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FEATURE STORY

Animate Jamaica bears ‘first fruit’

February 12, 2014

Nathaniel Hay (R) is all smiles as he receives his top performer trophy from Professor Archibald McDonald, Principal of the UWI, Mona. Looking on is the head of CARIMAC, Professor Hopeton Dunn. Mr. Hay emerged from the first cohort of the “Animate Jamaica” certificate program with the highest grade of 45 students.

STORY HIGHLIGHTS
  • Finance Minister endorses potential contribution of creative industries to generate growth
  • International companies are increasingly looking at Jamaica as a country of choice for outsourcing animation production, with a number of new contracts flowing in over the last few months.
  • The 45 graduates include a significant number of students with financial challenges, and 70 percent of them have only high school education.

Jamaica this week inched closer to positioning itself as a credible player in the global animation industry with the graduation of 45 newly minted animators under the “Animate Jamaica” project.

Jamaica’s Minister of Finance, Dr. Peter Phillips was very upbeat as he delivered the keynote address at the graduation ceremony for the first cohort in the certificate program at the University of the West Indies (UWI) in Kingston recently. Making reference to the US$220+ billion global animation industry, (which up to last year was enjoying an annual growth rate of approximately 9%), Dr. Phillips said, "We don’t need to get all of it, not even 10% of it, but we can get enough of it to seriously impact our current realities".

Minister Phillips described the graduation as “a genuinely path-breaking venture which carries with it so many national hopes and dreams”.

The initiative  explores the possibilities of positioning Jamaica as one of the global hubs of animation with South Korea, India and the Philippines as a means of tapping into the significant creative talent of Jamaican youth and their interest in participating more actively in the global economy. Paradoxically, this pool of young talent is currently affected by high rate of unemployment in the local economy.

The seeds of “Animate Jamaica” were planted in June 2013 when the Government of Jamaica with the support of the World Bank Group and a suite of local and international private sector partners staged the Caribbean’s first full-fledged animation conference KingstOOn ‘in Kingston.

Jamaica today only has a few full animation studios. However, international companies are increasingly looking at Jamaica as a country of choice for outsourcing animation production, with a number of new contracts flowing in over the last few months. Existing animation studios need a constant and larger supply of professional animators to fulfil those contracts and expand.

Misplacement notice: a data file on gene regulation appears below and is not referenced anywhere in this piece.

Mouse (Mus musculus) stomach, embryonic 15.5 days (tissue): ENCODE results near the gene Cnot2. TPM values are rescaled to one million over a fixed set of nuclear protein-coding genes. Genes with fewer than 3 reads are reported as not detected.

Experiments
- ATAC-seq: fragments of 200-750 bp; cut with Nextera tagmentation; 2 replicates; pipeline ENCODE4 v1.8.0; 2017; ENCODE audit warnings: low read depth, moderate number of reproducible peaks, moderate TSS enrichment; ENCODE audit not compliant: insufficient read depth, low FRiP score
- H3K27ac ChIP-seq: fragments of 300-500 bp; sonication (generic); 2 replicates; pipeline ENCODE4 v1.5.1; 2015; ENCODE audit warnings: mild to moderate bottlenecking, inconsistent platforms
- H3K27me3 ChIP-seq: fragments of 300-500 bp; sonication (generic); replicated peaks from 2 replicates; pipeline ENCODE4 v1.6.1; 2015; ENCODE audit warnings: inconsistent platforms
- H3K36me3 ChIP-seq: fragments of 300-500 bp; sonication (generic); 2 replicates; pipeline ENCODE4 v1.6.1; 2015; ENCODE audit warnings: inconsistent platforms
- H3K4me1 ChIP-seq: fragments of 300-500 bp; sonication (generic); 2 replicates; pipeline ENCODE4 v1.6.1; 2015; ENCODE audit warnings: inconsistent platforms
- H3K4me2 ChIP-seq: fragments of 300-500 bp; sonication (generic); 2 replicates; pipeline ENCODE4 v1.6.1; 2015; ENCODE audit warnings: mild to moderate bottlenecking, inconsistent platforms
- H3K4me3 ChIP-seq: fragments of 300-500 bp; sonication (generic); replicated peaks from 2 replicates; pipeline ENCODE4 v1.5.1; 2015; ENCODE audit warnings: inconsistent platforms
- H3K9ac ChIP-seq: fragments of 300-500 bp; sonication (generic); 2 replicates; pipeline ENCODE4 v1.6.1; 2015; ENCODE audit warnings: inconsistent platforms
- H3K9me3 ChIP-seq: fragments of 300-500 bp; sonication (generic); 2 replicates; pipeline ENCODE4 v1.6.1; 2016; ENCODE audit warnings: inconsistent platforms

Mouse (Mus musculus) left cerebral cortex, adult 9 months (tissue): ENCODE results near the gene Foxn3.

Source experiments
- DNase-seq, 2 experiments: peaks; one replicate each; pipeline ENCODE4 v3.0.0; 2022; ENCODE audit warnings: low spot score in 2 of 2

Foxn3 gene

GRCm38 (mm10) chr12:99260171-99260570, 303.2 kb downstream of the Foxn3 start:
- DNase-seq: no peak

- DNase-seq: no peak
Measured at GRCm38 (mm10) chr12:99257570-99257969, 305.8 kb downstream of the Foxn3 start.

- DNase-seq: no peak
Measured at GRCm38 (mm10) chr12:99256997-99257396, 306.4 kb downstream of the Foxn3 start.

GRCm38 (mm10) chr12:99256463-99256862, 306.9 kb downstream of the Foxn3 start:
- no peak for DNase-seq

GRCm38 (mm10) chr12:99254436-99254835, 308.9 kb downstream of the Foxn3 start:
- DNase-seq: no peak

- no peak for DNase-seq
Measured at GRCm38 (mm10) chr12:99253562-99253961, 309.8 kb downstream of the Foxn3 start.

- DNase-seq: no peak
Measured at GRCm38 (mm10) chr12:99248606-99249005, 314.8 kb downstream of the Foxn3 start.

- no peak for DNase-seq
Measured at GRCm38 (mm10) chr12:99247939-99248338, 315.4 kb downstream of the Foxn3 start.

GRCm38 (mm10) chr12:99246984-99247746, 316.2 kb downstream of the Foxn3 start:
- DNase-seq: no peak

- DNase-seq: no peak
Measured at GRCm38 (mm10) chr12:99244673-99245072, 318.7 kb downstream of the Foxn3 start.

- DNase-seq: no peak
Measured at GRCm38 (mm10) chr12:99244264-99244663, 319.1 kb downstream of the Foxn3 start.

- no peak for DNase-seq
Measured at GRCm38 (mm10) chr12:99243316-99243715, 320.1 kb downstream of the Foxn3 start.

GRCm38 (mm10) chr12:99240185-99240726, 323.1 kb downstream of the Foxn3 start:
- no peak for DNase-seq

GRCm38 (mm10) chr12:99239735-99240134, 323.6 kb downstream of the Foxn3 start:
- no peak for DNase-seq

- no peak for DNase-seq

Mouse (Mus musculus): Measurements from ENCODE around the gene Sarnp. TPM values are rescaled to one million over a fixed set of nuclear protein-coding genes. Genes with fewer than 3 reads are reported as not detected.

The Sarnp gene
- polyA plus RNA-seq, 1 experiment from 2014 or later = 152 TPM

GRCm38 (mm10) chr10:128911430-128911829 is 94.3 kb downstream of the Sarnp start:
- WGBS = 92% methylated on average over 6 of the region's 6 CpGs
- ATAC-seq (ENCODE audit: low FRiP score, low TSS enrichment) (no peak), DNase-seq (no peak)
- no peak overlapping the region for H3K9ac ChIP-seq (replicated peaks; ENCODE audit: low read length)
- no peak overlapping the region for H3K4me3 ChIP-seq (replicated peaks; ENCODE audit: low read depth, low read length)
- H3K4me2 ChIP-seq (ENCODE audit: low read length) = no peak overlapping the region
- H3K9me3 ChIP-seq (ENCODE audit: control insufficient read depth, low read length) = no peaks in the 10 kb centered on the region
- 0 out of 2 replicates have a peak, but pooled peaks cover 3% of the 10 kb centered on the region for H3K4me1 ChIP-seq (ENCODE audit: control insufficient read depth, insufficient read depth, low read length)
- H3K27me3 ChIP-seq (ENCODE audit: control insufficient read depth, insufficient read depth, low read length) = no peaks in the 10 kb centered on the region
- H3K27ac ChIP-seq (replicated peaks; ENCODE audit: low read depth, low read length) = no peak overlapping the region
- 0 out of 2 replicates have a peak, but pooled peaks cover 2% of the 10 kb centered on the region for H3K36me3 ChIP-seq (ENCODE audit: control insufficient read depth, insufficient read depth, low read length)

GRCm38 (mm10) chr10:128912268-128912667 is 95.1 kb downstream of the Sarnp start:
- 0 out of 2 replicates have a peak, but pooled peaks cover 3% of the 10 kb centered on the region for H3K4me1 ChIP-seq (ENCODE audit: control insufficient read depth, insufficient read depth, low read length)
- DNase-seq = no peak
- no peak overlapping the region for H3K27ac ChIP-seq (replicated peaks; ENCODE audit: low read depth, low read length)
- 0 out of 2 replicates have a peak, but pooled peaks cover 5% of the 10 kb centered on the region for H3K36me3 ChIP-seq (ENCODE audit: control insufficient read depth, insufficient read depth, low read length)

With South Korea, India and the Philippines now shifting their focus to the generation of local content for their burgeoning middle-classes, a widening skills gap has been created to support production lines in North America and Europe.

Following KingstOOn, UWI-based Caribbean Institute of Media and Communication (CARIMAC) launched a partnership with local animation studio Reel Rock GSW and Canadian software company ToonBoom to recruit and train 45 young animators over a 6-month period in Kingston and Montego Bay.

By October of 2013 GSW had landed an international contract with a large French firm, creating the real employment opportunities for cohort 1 of “Animate Jamaica” who just graduated ahead of the start of the new production line.

Education Minister Ronald Thwaites also speaking at the graduation ceremony said "Perhaps this holds the key to addressing the chronic underperformance of youth in our system.  While they are still in school, we can begin to introduce them to valuable life lessons in an animated format to reduce boredom of the traditional classroom methods that often fail to engage our youth”.

The graduates include a significant number of students with financial challenges, and 70 percent of them have only high school education.  Seventeen of the 45 graduates are based in rural Jamaica and will graduate later this week at the UWI’s Western Jamaica Campus in Montego Bay.

For World Bank Country Representative Giorgio Valentini, the value of this partnership lies in finding viable and sustainable national solutions driven by global demand for new industry hubs. “Today, we need to recognize not only the creative skills and dedication of all of you graduating from this first animation course but also the existing partnership between young people like yourselves, the government and the private sector in creating the space to launch Jamaica as an animation hub”.  

"As the animation industry continues to grow, Jamaican youth are now well positioned to play an increasing role in its development with  better skills," he added.

Next month, Silicon Valley will again cast its net in the region with a high profile forum bringing world class IT industry leaders to the award ceremony of a sister initiative, the Caribbean edition of Digital Jam 3.0. The event will provide another opportunity for the Caribbean youth to showcase their skills, compete for prizes and meet with potential employers.